Curated by Richard Baird and always up to date with the best new identity and packaging work with a nice blend of larger and smaller scale projects. Richard’s writing is also worth visiting the site for, he has a unique ability to find details and express his thoughts on design in a very in-depth way (he sometimes finds detail in our projects that we never even realised) — definitely a good place for students to research/learn how to articulate their ideas.
Podcast Hidden Brain
Hosted by Shankar Vedantam the podcast – to quote from its description on NPR – reveals the unconscious patterns that drive human behaviour, the biases that shape our choices, and the triggers that direct the course of our relationships. While not directly related to design or design critique the topics Vedantam covers can be applicable to many areas of working life as a designer and how to understand people better, which is a big part of being a successful designer.
What does a typical working day include for you right now?
In the past month, we have moved into a new studio space so there is a lot happing with that right now which is really exciting for us. But an average day usually consists of managing both long and short-term projects, anything from developing identity concepts, implementing brand material, production work for print materials, planning with printers, collaborating with photographers or illustrators, doing animations, storyboards sometimes all of the above so it’s never dull and I think that’s what really drew me into design, there are always new problems to solve.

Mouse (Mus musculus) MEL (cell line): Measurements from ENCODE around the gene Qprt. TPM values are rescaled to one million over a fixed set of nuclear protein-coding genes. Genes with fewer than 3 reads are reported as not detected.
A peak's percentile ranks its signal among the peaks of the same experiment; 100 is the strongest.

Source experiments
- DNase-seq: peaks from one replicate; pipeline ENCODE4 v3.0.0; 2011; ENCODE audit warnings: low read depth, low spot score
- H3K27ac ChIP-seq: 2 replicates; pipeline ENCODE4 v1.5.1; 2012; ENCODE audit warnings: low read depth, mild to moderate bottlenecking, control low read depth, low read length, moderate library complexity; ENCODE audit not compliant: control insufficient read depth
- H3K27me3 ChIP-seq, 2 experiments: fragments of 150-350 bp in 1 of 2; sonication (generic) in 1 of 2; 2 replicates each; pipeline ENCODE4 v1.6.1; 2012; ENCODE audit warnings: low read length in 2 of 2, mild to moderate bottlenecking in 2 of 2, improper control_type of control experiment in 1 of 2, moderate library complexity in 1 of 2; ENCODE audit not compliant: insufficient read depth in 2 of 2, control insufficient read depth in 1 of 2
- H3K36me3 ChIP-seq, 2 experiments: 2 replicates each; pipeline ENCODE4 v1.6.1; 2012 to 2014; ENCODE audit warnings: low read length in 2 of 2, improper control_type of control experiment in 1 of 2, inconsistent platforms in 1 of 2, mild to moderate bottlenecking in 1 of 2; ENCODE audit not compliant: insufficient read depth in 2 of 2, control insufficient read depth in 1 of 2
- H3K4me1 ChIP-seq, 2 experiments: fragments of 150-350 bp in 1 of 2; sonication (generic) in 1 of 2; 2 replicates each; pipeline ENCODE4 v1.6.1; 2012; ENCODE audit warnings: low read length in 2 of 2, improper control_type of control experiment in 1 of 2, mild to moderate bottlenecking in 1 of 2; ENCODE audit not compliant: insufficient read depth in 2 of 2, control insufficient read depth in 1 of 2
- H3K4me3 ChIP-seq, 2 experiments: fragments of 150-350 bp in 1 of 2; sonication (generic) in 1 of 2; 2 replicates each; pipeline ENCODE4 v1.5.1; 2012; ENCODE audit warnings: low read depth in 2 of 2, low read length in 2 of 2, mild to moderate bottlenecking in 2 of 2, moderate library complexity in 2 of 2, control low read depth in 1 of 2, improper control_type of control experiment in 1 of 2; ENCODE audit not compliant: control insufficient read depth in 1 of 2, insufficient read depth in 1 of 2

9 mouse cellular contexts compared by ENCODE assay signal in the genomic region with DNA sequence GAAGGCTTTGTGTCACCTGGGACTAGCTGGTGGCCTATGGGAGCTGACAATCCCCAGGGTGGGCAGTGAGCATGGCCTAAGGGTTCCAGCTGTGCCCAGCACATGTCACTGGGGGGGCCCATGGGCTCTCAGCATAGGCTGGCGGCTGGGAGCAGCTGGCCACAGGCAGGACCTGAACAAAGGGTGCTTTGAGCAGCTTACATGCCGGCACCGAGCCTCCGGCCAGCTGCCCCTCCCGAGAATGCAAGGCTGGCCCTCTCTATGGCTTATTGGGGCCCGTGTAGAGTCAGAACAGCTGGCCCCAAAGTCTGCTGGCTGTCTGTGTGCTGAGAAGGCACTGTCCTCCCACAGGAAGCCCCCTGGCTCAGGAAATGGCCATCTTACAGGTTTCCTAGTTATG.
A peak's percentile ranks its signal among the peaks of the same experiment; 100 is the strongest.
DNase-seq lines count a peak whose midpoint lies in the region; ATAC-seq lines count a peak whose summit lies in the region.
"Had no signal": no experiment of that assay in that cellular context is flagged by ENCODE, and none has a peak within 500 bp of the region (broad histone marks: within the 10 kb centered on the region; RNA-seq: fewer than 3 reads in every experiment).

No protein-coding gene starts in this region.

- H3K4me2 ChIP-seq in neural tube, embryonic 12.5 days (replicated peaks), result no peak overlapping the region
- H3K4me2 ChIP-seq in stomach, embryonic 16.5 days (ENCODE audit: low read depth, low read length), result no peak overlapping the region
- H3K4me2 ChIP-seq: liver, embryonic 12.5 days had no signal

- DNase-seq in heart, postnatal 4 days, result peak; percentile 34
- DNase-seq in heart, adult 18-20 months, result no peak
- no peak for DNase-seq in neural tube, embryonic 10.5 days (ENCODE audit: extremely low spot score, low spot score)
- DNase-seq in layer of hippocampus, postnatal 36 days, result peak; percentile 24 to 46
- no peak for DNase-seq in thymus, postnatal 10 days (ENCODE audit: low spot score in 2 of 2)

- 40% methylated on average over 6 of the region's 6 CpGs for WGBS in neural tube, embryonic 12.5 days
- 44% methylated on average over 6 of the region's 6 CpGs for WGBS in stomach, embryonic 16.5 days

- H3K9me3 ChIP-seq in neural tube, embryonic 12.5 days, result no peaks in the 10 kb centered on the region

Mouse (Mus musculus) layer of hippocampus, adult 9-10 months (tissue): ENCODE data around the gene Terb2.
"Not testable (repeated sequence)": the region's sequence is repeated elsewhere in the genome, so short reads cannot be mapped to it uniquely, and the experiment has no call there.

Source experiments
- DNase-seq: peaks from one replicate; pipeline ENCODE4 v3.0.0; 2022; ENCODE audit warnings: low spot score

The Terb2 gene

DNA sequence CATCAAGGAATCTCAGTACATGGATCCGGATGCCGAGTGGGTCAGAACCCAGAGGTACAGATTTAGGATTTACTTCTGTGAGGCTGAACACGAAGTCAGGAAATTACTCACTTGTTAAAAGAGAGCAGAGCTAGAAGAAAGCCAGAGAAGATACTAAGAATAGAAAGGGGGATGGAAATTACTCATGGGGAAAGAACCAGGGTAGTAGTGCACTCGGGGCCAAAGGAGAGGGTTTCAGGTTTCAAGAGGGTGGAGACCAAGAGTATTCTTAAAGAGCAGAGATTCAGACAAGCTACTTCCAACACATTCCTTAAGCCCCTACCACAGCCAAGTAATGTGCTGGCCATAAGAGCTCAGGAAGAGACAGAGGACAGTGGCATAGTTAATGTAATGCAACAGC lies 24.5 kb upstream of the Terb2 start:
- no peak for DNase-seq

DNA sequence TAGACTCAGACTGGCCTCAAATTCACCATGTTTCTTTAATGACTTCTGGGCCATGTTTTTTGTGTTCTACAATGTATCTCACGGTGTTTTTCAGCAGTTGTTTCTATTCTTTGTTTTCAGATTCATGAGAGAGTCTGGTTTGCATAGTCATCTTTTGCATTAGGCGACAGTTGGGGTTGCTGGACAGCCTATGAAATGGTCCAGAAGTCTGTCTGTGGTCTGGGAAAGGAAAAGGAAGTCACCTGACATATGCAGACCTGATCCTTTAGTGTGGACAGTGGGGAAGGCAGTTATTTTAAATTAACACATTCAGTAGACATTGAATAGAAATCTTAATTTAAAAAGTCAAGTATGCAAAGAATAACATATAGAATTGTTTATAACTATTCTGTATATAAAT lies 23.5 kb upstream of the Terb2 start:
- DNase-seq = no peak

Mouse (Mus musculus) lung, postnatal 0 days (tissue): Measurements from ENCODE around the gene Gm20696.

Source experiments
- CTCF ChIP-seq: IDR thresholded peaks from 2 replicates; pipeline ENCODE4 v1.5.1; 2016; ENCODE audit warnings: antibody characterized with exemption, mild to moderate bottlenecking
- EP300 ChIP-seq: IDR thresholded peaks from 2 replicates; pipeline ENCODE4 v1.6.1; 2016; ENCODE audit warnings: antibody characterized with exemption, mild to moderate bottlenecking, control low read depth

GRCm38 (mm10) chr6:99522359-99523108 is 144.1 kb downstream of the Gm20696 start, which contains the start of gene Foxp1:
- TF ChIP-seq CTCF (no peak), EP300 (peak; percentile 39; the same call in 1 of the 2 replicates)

‘Be nice to people — Design is hard work, so don’t make it any more difficult for people you work with by being a dick’
What has been some of the biggest lessons you’ve learnt along the way?
1. Be adaptable — As I moved from Cork to Dublin then Dublin to Oslo I was forced to adapt to different situations and cultures which has proved to be a useful skill in various situations. This also applies to being open to change and pro-active when this happens, often things don’t go exactly according to plan with projects, presentations etc. but learning how to make some adjustments while still solving the problem at hand in a successful way is a useful skill.
2. Take calculated risks — Moving to Norway was probably the biggest risk I have taken in my life both personally and professionally, but I feel it was a calculated one. Before moving I did my research on the city, found studios I wanted to work with and tried to figure out how I could position myself to add value to these studios and ultimately get a job. This is something I am still working on in my own design process today, if an opportunity comes along don’t blindly say yes and figure it out later, do your research, anticipate the possible pitfalls, understand what you can deliver, set timeframes and goals, then decide whether it is a risk worth taking or not, don’t be afraid to say no either.